“As we approach the closing of this tax filing season, those Americans who file accurate, honest and timely returns can be assured that the government will hold accountable those who do not,” said Gabriel Grchan, the Special Agent in Charge of the Chicago Field Office. “Today’s sentencing of Roshaun Terry emphasizes that the Internal Revenue Service and the U.S. Attorney’s Office will continue their aggressive pursuit of those who would attempt to defraud America’s tax system.”
Three additional tax cases with activity in December 2017 reinforce this message:
Hisham Jaber, of Peoria, Ill., owner of H & M Investments, Inc., was sentenced to 24 months in prison and ordered to pay $506,416 in restitution to the IRS. Jaber operated Smokers Paradise, two retail tobacco shops, in Pekin and Canton, Ill. Jaber pleaded guilty in August to underreporting or failing to report a combined total of more than $1.5 million in taxable income for H & M Investments, Inc., for tax years 2010 through 2013. Supervisory Assistant U.S. Attorney Darilynn J. Knauss represented the government in the prosecution of Jaber.
Tina Cozart, of California, formerly of Carlock, Ill., was sentenced to 42 months in prison for defrauding her former employer of more than $1 million. In addition to restitution to her former employer and an insurance company, Cozart was ordered to pay $346,299 to the IRS. Cozart pled guilty to wire fraud and filing a false tax return. Supervisory Assistant U.S. Attorney Darilynn J. Knauss represented the government in the prosecution of Cozart.
West Mpetshi (ma-pet-shē), of Jacksonville, Ill., was indicted on charges that he aided and assisted in the preparation of false income tax returns in 2015 and 2016. Trial is scheduled for August 2018. Assistant U.S. Attorney Gregory K. Harris is representing the government in the prosecution of Mpetshi. An indictment is merely an accusation; the defendant is presumed innocent unless proven guilty.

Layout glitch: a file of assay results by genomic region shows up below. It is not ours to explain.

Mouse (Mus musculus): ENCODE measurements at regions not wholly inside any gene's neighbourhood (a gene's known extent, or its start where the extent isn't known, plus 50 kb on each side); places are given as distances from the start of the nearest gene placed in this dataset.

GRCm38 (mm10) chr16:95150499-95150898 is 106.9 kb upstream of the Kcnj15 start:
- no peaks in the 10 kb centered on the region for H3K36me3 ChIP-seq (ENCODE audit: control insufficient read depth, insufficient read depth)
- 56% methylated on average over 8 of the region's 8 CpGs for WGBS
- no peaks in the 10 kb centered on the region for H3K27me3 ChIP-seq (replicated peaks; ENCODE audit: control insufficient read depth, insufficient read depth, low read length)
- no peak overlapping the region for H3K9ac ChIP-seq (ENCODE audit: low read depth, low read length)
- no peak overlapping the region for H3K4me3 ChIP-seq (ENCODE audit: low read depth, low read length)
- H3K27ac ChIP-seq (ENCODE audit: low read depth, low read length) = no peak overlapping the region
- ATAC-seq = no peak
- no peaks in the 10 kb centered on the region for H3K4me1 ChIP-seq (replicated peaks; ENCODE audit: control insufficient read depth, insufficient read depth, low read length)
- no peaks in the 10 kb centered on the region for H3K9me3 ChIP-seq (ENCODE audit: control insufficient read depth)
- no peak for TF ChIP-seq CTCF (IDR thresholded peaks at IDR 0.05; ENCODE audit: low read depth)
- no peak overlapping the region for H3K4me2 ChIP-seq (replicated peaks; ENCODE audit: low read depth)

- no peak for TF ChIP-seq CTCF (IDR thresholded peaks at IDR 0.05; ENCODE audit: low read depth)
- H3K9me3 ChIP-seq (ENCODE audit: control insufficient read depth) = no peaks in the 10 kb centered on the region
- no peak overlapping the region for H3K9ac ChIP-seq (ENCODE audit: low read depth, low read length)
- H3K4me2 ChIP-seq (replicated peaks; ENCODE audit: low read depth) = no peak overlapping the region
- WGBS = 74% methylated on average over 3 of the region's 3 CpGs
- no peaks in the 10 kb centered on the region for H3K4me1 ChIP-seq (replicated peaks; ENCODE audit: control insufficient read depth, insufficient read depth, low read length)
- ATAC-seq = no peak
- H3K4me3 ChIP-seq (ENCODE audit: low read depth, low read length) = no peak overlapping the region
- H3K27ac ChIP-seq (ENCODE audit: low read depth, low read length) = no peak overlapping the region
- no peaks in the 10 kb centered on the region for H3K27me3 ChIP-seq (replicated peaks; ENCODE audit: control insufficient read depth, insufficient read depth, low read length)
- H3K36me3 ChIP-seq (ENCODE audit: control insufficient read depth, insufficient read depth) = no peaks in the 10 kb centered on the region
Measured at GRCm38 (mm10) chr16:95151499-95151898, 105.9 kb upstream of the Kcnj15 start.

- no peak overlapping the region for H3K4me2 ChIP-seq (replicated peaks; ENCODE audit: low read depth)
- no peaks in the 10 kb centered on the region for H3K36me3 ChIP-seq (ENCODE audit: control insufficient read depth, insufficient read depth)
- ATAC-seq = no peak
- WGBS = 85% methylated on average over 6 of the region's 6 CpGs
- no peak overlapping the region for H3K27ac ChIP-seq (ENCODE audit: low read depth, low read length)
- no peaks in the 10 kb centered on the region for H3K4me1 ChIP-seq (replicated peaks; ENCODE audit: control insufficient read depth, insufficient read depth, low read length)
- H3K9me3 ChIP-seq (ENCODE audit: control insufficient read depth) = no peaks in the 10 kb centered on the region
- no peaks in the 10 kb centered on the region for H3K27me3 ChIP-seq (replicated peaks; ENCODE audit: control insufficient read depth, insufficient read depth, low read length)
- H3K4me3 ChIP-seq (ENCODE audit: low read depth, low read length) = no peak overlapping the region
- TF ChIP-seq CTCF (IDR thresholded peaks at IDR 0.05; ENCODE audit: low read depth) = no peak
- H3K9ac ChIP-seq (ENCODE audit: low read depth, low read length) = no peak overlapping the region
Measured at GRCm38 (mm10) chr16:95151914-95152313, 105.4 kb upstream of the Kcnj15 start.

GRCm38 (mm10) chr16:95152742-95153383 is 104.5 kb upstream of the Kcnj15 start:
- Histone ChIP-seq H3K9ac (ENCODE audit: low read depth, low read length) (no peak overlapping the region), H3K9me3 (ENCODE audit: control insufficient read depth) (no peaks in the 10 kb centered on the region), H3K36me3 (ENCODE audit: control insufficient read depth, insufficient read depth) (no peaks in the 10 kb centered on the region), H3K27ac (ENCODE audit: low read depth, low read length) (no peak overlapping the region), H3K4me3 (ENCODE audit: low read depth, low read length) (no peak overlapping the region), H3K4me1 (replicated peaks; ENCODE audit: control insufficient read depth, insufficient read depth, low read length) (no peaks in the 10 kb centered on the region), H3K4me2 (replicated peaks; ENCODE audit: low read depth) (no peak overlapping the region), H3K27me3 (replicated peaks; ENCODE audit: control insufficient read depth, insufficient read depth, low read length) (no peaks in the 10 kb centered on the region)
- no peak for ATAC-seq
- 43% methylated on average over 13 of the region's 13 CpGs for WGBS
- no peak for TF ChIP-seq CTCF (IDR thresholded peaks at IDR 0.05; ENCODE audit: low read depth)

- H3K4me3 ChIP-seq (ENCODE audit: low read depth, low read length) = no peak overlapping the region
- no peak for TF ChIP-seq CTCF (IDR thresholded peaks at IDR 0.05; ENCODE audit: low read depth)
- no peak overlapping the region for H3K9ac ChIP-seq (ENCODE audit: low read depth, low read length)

For help and assistance in choosing reputable tax professionals for preparing tax returns, or for assistance in preparation of individual tax returns, please visit the official IRS website: https://www.irs.gov/help-resources
SPRINGFIELD, Ill. – A grand jury today indicted a Jacksonville, Ill., man for allegedly aiding and assisting in the preparation of false income tax returns. The indictment alleges that West Mpetshi (ma-pet-shē), 36, of the 500 block of Beecher Ave., added false deductions and credits to income tax returns he prepared in 2015 and 2016.
The U.S. Clerk of the Court will issue a summons to Mpetshi to appear in federal court in Springfield for arraignment.
The case is being prosecuted by Assistant U.S. Attorney Gregory K. Harris, and was investigated by the IRS, Criminal Investigation.
If convicted, each of the four counts charged carries a maximum statutory penalty of up to three years in prison and a fine of up to $100,000.
Members of the public are reminded that an indictment is merely an accusation; the defendant is presumed innocent unless proven guilty.